Creating Optical Media
Digital content, whether still images, video or audio based, continues to grow and take over our hard disks. While you could opt to delete less popular items to ease the storage pressure and release space for newer content, there is another alternative that could be considered. This would involve transferring data to optical media using software such as that available with MediaNow CD & DVD Burning Suite.
As its title implies, rather than a single product, this is a collection of applications that cover various aspects of working with writeable and rewriteable optical media. Installation is straightforward with all the titles, apart from a couple, being set up from the main routine. The only exceptions to this being iTunes and QuickTime. These two titles are installed from a separate module that automatically runs once the main routine has been completed. You will also find that these two items have their own separate entries in the Start menu rather than being grouped with the other titles making up this suite. These titles also form no part of the front-end that is supplied with this product and an on-screen icon-tower that allows you to quickly access features such as creating a data, audio, video or disc copy using drag & drop. This mini icon-tower sits, by default, in the lower right corner of the screen but has a habit of wandering to other positions if you change screen resolution.
The MediaNow front-end allows you to quickly switch between six categories of tasks plus a favourites section. As your mouse cursor hovers over items so a brief description of the relevant task will appear on screen to help with making the appropriate selection. By default this front-end always opens with the Media Player category, a rather strange choice when the main thrust of this product is with the creation of disc rather than viewing the content. This category has just one entry and that is PowerDVD which performs its task adequately and allows the use of shortcuts and bookmarks.
Moving on to the Data category, this consists of tasks that allow you to burn data to Blu-ray, HD DVD, DVD or CD media. While many may not have Blu-ray or HD DVD capabilities yet (myself included), it does provide some future proofing for when you do. The Music category allows you burn both audio and WMA discs plus rip an audio CD.
When working with video and still images, you can transfer content from a camcorder or folder to either DVD or CD media plus edit your photos and create a basic slideshow with background music. While limited in functionality, the picture editor can carry out basic tasks and allow you to compare before and after views side-by-side. A range of tools are provided to copy discs; backup your computer; create a disc image; and print a disc label with support for LightScribe and LabelFlash.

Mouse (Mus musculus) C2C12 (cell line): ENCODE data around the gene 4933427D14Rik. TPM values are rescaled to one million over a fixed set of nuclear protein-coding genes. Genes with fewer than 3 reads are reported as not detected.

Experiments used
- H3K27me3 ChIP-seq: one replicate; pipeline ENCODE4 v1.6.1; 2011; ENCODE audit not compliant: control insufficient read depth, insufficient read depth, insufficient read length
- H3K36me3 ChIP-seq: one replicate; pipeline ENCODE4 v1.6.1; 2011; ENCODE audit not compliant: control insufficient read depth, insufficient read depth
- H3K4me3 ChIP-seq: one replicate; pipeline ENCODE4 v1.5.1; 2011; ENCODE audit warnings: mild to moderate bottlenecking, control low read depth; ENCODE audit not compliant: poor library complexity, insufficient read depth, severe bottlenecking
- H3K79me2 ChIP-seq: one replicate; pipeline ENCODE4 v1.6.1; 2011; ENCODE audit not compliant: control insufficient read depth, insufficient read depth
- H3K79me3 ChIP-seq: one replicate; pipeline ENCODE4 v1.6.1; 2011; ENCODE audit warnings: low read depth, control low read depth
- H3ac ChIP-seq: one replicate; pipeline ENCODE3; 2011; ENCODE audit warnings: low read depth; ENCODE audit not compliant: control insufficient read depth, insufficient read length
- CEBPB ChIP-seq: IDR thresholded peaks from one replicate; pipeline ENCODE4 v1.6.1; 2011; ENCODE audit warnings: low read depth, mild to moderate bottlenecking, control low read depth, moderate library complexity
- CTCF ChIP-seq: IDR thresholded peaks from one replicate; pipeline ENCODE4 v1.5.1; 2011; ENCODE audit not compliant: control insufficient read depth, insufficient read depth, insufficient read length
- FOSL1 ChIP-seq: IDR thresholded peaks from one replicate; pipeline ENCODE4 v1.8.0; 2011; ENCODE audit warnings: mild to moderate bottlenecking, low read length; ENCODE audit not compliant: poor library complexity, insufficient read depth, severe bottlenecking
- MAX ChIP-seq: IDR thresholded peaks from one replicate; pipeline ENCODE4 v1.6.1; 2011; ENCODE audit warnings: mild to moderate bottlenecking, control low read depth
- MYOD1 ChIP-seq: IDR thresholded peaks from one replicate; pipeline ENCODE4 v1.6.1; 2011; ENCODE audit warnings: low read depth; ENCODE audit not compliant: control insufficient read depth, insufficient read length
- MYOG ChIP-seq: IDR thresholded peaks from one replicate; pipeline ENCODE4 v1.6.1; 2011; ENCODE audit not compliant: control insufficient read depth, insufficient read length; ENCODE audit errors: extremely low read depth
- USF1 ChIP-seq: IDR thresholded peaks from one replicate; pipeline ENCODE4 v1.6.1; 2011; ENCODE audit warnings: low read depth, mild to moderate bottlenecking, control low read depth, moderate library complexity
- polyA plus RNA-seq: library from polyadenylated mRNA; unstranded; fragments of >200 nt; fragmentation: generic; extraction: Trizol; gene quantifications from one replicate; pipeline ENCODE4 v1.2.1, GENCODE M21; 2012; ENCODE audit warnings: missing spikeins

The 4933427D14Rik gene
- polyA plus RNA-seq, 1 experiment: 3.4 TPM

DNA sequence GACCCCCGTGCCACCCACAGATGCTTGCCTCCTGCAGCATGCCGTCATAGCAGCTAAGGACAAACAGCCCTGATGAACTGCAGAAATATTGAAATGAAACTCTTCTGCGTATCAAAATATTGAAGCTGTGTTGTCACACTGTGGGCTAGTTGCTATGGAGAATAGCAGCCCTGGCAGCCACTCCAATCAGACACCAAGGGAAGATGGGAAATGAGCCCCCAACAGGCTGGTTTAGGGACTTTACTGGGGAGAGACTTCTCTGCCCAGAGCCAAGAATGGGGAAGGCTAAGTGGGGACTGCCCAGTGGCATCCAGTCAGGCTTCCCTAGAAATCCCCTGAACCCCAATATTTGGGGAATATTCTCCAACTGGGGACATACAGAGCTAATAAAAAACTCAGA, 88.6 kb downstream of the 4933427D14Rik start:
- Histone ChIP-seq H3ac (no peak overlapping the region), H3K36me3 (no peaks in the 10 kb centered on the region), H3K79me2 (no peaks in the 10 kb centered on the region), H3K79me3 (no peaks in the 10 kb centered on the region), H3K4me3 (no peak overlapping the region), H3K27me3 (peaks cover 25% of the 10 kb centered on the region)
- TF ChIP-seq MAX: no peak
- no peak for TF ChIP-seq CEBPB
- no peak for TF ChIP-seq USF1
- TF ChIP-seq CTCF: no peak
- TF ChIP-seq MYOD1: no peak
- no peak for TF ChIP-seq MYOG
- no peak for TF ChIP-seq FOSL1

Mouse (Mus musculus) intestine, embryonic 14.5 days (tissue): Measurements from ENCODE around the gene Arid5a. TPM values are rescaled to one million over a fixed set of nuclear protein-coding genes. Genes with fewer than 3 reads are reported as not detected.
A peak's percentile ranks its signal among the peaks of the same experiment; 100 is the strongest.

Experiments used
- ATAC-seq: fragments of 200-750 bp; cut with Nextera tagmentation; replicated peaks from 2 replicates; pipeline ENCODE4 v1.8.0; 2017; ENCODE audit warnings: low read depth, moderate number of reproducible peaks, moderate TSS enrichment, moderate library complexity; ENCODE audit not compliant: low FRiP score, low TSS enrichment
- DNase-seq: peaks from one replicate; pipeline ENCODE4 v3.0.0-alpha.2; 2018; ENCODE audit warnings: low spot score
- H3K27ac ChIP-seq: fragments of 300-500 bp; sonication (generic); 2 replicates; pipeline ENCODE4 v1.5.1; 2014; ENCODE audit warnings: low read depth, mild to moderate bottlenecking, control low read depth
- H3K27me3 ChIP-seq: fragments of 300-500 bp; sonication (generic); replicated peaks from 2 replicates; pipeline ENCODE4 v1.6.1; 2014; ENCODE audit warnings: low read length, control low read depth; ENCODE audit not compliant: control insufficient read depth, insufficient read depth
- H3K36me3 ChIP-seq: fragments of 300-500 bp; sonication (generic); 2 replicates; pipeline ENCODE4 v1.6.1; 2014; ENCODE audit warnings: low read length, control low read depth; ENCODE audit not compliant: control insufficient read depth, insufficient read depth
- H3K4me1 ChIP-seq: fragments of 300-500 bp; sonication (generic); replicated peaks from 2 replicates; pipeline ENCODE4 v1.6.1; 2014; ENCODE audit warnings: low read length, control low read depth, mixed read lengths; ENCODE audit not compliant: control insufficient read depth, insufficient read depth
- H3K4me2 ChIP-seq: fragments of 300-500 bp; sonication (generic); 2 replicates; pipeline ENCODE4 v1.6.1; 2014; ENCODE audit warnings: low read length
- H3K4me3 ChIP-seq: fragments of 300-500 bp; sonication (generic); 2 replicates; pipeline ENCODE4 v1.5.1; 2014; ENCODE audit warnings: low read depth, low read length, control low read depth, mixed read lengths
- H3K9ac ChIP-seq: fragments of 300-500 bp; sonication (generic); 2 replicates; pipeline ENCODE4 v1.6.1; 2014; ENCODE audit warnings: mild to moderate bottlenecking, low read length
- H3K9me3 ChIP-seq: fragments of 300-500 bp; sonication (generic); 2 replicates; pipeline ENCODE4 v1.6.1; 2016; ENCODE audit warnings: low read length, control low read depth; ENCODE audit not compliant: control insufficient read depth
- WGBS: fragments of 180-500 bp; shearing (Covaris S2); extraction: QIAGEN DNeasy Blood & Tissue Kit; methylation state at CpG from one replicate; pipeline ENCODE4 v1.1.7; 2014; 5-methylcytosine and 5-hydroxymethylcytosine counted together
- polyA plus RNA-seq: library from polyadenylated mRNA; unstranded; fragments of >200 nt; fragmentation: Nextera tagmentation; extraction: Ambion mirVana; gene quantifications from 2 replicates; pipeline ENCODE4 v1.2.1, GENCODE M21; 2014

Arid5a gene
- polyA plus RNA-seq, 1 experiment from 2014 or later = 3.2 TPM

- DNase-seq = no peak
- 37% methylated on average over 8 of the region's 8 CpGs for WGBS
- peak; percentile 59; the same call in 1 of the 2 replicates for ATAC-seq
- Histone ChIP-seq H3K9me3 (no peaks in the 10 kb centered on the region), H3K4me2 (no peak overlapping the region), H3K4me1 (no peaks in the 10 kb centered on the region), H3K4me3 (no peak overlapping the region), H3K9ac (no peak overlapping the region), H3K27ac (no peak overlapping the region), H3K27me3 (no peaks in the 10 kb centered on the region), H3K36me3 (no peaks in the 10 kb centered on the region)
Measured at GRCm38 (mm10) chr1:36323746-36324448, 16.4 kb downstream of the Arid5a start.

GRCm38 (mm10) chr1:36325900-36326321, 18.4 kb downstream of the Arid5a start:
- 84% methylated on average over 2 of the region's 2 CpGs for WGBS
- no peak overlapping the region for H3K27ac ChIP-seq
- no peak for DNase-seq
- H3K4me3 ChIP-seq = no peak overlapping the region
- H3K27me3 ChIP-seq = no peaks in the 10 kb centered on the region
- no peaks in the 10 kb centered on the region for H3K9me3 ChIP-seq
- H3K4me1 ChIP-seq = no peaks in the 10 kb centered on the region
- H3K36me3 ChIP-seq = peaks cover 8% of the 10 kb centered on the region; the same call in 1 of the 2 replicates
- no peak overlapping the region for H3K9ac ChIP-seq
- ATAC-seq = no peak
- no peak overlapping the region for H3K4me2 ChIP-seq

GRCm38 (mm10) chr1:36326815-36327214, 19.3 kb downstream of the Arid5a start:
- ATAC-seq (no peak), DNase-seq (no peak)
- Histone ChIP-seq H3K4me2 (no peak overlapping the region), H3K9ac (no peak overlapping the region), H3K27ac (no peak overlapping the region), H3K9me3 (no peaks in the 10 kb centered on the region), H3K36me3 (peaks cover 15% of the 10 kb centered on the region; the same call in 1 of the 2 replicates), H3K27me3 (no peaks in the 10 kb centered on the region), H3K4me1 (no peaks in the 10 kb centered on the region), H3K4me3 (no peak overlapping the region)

While many will prefer, especially initially, working with the default task-based approach of the program, MediaNow CD & DVD Burning Suite does offer the option of working direct with the various applications that make up this suite. By clicking a button in the lower right corner of the front-end, the task icons will be replaced by icons representing the different applications. You can then select to work with PowerDVD; Power2Go; PowerProducer; PowerDVD Copy; PowerBackup; PhotoNow!; Media@Show; Label Print; and Instant Burn for packet writing using drag & drop.
As mentioned earlier, a copy of iTunes is included in the package. This application is totally separate from the other elements. It can be used to help organise your digital music before embarking on the creation process.
While certainly not as high profile as Nero or Easy Media Creator, this product does cover a wide area of CD & DVD burning solutions including support for Blu-ray and HD DVD when they become a more economical proposition plus provide you with the ability to shrink data to fit the capacity of your chosen media. Priced at £39.95, MediaNow CD & DVD Burning Suite is well worth considering. It requires a Pentium III 800MHz system with between 1GB and 30GB of disk space for creating the media. You need to be running Windows 2000, XP or
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